Monday was just a mess for controversial ride-sharing company Uber.
Australian Prime Minister Tony Abbott said, "There are people who would wish to do us harm." Monday dozens of people were taken hostage at a cafe in Martin Place, Sydney's busy financial district.
As that took place, Uber sent out this tweet notifying customers of a fourfold price hike with the claim "to encourage more drivers to come online & pick up passengers in the area." That tweet became the impetus for scathing backlash.
And as roads were blocked off and people were scrambling to get out of Martin Place, demand for the service increased. But according to Uber, when there's higher demand, a price hike happens automatically.
But Ben White, a CNBC contributor, was one person expressing concern with Uber's method, writing on Twitter, "How can there not be a human being at Uber who can turn off the algorithm that leads to PR disasters like this?"
Following backlash, Uber officials were very vocal on social media, responding directly to people about the price hike.
Within an hour of the price hike, Uber responded by offering free rides: "Uber Sydney will be providing free rides out of the CBD to help Sydneysiders get home safely. Our thoughts are with those affected. ... We are in the process of refunding rides."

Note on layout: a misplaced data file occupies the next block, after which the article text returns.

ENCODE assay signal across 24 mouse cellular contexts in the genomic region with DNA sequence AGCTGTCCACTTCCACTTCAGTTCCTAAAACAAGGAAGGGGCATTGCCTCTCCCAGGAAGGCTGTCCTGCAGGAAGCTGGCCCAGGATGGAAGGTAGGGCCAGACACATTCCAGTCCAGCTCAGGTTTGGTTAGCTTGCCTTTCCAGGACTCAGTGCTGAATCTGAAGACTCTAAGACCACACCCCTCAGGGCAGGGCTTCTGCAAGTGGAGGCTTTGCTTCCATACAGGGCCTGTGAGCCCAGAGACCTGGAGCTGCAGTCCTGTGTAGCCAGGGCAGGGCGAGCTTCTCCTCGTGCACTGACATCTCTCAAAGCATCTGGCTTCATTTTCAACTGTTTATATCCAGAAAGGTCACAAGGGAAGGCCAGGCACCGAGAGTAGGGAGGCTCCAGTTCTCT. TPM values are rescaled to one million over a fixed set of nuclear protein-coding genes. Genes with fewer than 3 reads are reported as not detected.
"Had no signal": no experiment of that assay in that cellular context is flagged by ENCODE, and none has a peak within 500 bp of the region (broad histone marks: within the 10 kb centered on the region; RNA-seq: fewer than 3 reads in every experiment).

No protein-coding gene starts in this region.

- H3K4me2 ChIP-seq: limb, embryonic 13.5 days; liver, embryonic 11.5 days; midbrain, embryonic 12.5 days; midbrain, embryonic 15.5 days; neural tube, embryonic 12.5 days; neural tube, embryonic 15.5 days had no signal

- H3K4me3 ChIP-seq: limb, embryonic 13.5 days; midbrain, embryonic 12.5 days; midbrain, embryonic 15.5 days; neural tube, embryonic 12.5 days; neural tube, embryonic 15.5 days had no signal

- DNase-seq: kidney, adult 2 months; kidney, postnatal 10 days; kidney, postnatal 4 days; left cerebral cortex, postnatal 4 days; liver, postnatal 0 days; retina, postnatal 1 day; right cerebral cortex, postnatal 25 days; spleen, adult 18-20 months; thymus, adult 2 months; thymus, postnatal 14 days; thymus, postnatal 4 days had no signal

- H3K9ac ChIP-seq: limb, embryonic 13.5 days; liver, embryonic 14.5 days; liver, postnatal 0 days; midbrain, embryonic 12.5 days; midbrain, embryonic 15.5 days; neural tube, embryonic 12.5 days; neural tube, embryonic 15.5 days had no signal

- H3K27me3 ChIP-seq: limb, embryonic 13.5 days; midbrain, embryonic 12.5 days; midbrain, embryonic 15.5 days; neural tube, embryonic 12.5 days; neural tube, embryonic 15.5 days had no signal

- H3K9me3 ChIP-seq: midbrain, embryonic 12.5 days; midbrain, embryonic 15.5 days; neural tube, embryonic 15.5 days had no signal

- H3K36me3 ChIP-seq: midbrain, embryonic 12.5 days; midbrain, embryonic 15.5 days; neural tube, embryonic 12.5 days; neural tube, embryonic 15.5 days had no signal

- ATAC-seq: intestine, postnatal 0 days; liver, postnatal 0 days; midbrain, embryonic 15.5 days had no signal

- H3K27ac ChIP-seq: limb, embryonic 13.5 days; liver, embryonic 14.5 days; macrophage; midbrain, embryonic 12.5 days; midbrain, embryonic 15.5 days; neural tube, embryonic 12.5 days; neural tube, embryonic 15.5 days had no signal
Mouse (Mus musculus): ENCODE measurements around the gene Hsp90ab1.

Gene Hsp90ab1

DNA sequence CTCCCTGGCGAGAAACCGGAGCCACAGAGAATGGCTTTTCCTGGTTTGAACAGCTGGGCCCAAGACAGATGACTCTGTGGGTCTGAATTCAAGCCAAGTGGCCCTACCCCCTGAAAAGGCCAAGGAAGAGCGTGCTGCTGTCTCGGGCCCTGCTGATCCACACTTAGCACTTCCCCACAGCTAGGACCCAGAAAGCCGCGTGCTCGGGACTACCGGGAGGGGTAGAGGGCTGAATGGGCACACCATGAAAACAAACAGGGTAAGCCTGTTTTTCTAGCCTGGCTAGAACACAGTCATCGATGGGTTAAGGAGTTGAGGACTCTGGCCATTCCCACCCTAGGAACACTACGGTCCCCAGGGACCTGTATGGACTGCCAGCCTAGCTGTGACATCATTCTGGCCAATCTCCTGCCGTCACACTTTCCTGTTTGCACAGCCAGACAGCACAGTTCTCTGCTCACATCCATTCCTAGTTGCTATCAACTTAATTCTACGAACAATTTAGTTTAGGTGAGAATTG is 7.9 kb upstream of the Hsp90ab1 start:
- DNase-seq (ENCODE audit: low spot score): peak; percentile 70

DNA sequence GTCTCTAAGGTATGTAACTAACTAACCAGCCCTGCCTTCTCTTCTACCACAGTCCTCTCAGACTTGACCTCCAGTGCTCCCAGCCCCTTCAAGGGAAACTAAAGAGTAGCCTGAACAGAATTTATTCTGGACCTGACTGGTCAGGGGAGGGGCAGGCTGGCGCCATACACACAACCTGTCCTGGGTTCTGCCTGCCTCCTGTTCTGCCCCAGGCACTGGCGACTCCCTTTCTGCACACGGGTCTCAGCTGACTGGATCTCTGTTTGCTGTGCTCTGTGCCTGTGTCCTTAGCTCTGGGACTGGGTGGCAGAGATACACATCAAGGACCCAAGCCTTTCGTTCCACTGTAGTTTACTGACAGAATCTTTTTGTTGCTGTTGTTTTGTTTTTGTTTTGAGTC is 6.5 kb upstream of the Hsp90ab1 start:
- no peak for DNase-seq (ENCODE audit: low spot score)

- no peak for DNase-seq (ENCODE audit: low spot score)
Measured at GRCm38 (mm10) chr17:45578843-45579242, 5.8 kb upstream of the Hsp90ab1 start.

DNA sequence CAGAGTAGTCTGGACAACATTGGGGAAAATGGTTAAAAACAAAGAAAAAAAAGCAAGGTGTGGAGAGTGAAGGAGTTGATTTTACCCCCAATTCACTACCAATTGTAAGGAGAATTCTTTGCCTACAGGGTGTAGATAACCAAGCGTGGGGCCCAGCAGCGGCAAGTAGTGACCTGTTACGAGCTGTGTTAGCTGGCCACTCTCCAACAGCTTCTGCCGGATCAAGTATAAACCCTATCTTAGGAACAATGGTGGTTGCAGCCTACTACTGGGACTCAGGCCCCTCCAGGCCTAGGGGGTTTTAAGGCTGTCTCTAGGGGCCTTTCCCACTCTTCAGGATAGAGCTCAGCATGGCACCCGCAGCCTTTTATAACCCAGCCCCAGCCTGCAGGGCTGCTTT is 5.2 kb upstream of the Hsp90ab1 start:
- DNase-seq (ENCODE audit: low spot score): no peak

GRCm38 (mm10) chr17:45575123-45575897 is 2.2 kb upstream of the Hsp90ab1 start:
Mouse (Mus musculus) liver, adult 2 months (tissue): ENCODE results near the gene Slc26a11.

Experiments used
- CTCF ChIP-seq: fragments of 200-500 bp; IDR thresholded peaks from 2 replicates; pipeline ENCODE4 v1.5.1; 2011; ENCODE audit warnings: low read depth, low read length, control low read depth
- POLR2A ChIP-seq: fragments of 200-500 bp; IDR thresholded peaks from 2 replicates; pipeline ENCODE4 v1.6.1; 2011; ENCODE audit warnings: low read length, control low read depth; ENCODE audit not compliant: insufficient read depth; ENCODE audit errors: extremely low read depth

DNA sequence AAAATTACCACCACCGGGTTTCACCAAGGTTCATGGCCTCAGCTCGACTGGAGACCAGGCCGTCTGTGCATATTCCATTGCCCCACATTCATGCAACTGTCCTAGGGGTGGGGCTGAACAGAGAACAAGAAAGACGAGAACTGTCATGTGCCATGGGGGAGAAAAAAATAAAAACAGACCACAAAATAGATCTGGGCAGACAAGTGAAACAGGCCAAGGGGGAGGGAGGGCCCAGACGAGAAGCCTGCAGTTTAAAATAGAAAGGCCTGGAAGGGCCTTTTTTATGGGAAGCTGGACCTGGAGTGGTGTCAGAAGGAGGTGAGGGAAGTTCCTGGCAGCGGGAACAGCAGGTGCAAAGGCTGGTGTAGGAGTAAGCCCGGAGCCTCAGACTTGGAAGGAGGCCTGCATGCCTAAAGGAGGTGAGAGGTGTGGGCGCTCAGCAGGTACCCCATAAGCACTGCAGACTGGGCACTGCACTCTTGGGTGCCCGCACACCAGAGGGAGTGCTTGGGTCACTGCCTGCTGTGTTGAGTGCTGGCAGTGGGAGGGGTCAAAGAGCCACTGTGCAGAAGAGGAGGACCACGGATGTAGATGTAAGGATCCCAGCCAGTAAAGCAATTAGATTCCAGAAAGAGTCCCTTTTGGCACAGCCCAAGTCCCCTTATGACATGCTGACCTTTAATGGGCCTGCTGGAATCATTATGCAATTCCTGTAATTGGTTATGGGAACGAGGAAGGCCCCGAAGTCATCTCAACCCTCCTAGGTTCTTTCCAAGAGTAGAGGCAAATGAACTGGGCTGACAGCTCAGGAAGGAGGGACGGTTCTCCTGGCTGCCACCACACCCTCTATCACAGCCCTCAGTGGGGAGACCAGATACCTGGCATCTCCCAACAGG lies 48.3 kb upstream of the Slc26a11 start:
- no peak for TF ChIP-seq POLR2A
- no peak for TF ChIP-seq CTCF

And while Uber Sydney was defusing that situation, Uber was just getting word of a different problem in France.
The French government announced UberPop, Uber's cheapest driving service, which mostly operates within Paris, will be banned in the country come 2015 after complaints of unfair competition.
This follows a French ruling Friday not to ban the service. A commercial court in Paris refused to hear a lawsuit against the ride-sharing service that claims Uber drivers operate without professional licenses.
To Monday's news, Uber released a statement saying it's part of the solution, not the problem.
This video includes images from Getty Images.
Support real journalism. Support local journalism. Subscribe to The Atlanta Journal-Constitution today. See offers.
Your subscription to the Atlanta Journal-Constitution funds in-depth reporting and investigations that keep you informed. Thank you for supporting real journalism.
Download the new AJC app. More local news, more breaking news and in-depth journalism. AJC.com. Atlanta. News. Now.
Download the new AJC app. More local news, more breaking news and in-depth journalism.